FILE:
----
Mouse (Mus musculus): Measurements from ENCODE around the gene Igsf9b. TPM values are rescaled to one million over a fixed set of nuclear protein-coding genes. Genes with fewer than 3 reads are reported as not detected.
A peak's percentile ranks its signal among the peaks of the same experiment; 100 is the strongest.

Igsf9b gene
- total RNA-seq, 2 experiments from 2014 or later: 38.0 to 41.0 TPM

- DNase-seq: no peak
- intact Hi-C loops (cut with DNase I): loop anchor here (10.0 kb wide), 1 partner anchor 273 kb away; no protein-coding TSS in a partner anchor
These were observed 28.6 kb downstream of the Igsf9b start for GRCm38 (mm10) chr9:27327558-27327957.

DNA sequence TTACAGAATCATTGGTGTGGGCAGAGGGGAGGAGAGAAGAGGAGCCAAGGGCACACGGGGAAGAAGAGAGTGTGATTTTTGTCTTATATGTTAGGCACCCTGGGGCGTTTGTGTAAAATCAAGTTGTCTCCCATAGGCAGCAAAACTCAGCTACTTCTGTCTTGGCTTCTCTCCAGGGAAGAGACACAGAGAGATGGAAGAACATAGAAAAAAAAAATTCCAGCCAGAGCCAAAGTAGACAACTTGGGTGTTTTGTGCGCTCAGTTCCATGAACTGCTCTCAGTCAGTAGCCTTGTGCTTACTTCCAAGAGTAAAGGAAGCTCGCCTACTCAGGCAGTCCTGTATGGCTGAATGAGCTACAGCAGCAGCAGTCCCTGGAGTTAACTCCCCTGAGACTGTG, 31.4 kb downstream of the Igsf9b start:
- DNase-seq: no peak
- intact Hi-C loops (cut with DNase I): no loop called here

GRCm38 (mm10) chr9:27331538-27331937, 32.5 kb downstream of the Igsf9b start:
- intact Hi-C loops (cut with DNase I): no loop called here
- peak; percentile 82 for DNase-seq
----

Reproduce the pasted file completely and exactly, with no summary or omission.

Mouse (Mus musculus): Measurements from ENCODE around the gene Igsf9b. TPM values are rescaled to one million over a fixed set of nuclear protein-coding genes. Genes with fewer than 3 reads are reported as not detected.
A peak's percentile ranks its signal among the peaks of the same experiment; 100 is the strongest.

Igsf9b gene
- total RNA-seq, 2 experiments from 2014 or later: 38.0 to 41.0 TPM

- DNase-seq: no peak
- intact Hi-C loops (cut with DNase I): loop anchor here (10.0 kb wide), 1 partner anchor 273 kb away; no protein-coding TSS in a partner anchor
These were observed 28.6 kb downstream of the Igsf9b start for GRCm38 (mm10) chr9:27327558-27327957.

DNA sequence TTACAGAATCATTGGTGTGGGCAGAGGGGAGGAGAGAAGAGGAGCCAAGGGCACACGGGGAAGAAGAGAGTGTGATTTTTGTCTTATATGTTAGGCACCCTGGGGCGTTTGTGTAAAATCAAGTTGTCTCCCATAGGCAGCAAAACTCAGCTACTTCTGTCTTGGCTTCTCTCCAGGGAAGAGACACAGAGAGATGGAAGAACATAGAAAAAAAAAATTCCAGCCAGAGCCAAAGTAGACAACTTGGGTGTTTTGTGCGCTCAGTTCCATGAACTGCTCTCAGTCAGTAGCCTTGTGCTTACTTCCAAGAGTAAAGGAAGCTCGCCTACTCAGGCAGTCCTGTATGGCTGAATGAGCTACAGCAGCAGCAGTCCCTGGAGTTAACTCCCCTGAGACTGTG, 31.4 kb downstream of the Igsf9b start:
- DNase-seq: no peak
- intact Hi-C loops (cut with DNase I): no loop called here

GRCm38 (mm10) chr9:27331538-27331937, 32.5 kb downstream of the Igsf9b start:
- intact Hi-C loops (cut with DNase I): no loop called here
- peak; percentile 82 for DNase-seq